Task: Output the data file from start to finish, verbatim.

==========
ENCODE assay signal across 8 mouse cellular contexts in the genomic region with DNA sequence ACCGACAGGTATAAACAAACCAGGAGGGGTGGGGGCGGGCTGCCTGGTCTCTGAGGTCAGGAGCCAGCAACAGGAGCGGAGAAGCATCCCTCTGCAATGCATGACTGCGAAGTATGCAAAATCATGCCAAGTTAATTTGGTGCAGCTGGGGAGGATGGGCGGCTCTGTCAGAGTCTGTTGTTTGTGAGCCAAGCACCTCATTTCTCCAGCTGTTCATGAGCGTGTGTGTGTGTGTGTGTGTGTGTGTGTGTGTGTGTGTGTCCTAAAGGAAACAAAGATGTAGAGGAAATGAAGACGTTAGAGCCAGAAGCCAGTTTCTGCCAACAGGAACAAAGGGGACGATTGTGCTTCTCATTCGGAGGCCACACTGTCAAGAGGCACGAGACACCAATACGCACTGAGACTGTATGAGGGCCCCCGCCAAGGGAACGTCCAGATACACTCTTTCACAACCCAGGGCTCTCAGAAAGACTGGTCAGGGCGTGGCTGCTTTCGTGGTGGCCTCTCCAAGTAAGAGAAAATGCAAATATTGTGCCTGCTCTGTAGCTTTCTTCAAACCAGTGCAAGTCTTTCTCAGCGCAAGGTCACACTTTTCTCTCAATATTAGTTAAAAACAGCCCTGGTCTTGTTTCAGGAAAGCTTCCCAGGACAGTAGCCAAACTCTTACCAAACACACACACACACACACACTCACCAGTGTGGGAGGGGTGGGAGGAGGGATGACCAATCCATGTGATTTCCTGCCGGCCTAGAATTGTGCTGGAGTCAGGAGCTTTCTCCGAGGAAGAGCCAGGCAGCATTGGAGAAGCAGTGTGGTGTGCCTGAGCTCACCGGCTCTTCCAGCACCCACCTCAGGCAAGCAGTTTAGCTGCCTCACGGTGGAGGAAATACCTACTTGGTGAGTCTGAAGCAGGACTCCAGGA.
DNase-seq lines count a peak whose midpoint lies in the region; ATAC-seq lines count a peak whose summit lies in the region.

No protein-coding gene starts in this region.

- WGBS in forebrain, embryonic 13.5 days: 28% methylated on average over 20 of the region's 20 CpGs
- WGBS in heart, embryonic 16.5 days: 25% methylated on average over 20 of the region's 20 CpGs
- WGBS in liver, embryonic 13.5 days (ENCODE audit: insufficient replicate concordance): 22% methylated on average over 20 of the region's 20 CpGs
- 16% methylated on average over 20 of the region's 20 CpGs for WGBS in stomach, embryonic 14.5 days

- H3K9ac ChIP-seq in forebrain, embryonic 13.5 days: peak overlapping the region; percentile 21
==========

ENCODE assay signal across 8 mouse cellular contexts in the genomic region with DNA sequence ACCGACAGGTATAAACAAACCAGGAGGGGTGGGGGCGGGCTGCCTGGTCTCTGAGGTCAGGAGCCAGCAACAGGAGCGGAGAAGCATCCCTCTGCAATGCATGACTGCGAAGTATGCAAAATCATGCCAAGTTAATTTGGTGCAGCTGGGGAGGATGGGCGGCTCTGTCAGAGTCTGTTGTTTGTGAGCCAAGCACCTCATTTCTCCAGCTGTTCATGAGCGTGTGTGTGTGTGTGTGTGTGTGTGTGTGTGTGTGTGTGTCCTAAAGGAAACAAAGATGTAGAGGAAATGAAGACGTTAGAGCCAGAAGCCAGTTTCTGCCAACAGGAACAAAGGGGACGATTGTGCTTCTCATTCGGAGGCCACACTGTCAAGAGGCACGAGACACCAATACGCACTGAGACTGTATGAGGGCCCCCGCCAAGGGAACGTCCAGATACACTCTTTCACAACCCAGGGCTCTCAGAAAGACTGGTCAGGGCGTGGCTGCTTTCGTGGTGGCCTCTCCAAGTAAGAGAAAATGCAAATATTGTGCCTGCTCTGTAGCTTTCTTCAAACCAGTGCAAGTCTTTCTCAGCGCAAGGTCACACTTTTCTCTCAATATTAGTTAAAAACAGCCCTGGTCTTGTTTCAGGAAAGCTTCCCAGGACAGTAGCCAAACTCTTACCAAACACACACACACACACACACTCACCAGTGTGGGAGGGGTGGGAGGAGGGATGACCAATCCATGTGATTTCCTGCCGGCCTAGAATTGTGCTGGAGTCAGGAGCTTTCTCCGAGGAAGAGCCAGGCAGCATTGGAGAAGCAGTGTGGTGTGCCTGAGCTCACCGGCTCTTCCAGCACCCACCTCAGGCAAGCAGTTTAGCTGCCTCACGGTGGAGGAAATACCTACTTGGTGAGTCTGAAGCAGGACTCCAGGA.
DNase-seq lines count a peak whose midpoint lies in the region; ATAC-seq lines count a peak whose summit lies in the region.

No protein-coding gene starts in this region.

- WGBS in forebrain, embryonic 13.5 days: 28% methylated on average over 20 of the region's 20 CpGs
- WGBS in heart, embryonic 16.5 days: 25% methylated on average over 20 of the region's 20 CpGs
- WGBS in liver, embryonic 13.5 days (ENCODE audit: insufficient replicate concordance): 22% methylated on average over 20 of the region's 20 CpGs
- 16% methylated on average over 20 of the region's 20 CpGs for WGBS in stomach, embryonic 14.5 days

- H3K9ac ChIP-seq in forebrain, embryonic 13.5 days: peak overlapping the region; percentile 21